British Library: Preserving the cultural sound of the nation
Published: 10 May 2022
Archiving the sounds of the UK poses some challenges. Although the British Library collects recordings, it doesn’t have the benefit of a legal deposit process akin to that associated with print publications; there is no legal requirement for artists to submit copies of their recordings to the British Library.
Andy Linehan is the Curator of Popular Music Collections in the Sound and Vision Department in the British Library, responsible for ensuring that the creative output of UK performers is archived for future generations. Andy’s role has evolved since he began working in the British Library in the analogue 1980s. As Andy notes, he needs to constantly be aware of industry changes in order to reflect UK artists and their creative processes within the Library’s collections. Not only is knowledge of popular music and the growth of genres important, but also an ability to keep up with changes in technology, from CDs and mini discs, to digital files. The UK has been extremely influential globally, especially in western pop music tradition. “It’s only right” Andy says, “that the British Library, as the cultural memory of the nation, has this sort of material in its archive.”
What’s out there, and should it be collected?
Archiving the sounds of the UK does pose some challenges. Although the British Library collects recordings, it doesn’t have the benefit of a legal deposit process akin to that associated with print publications; there is no legal requirement for artists to submit copies of their recordings to the British Library. Consequently, Andy and his colleagues must rely on donations from record labels, individuals, and collectors. However, Andy notes that there are international standards for archiving digital sound recordings; guidance for storage and ensuring recordings are backed up, and the British Library has a skilled team of sound engineers and technical staff who help to make archiving music easier.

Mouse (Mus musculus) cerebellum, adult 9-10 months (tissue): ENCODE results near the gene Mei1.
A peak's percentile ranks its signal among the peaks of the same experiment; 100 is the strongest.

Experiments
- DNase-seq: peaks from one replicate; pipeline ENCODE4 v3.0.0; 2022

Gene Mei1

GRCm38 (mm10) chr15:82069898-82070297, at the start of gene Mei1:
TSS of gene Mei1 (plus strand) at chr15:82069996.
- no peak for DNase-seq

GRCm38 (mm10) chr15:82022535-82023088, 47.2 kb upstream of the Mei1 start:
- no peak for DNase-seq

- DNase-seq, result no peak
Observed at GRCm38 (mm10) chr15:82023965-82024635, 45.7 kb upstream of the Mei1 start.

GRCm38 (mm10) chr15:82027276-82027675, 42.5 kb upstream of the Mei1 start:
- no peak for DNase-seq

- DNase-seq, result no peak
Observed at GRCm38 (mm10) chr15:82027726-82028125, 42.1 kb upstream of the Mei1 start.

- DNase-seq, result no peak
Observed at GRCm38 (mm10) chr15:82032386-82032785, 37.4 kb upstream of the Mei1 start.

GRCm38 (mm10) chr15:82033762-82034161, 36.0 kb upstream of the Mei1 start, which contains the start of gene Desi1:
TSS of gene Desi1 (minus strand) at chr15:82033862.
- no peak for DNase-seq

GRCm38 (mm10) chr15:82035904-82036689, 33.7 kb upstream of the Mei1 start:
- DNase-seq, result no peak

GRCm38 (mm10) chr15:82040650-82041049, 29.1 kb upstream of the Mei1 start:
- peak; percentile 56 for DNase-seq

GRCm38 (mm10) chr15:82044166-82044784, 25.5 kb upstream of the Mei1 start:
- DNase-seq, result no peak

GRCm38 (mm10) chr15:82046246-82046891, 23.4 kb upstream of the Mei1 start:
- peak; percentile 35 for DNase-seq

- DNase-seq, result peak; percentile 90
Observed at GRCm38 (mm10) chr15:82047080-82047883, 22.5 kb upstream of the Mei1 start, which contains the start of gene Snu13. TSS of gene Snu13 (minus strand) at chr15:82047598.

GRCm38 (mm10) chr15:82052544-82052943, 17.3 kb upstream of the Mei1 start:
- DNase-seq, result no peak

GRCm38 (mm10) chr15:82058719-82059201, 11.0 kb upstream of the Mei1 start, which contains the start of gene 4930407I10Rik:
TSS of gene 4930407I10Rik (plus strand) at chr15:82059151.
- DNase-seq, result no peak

Andy states that simply knowing “what’s out there” can prove tricky, as can the need to regularly revise the criteria used when collecting new material. Indeed, advances in recording technology means that artists can work digitally, and no longer need to hire a studio. They can collaborate with others based in different countries, or even just record using a laptop. This then raises questions as to whether records constitute UK releases, or if they are valid recordings for the British Library to collect. This is something that Andy and his colleagues are keenly aware of, and they are working to find appropriate criteria.
Academics represent a key user group of the Popular Music Collections, and Andy is keen to ensure that their work is supported. The knowledge of academics researching popular music is valuable. Some create resources which need to be archived, such as industry interviews or field recordings, which have been donated to Andy and his team in the past. Andy stresses that he and his colleagues at the British Library are keen to support academics, and will work with them to produce recordings, helping to ensure that they are produced to appropriate standards. According to Andy, if the British Library is made aware of the resources and access required for future generations of academics, they can facilitate this.
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First published: 10 May 2022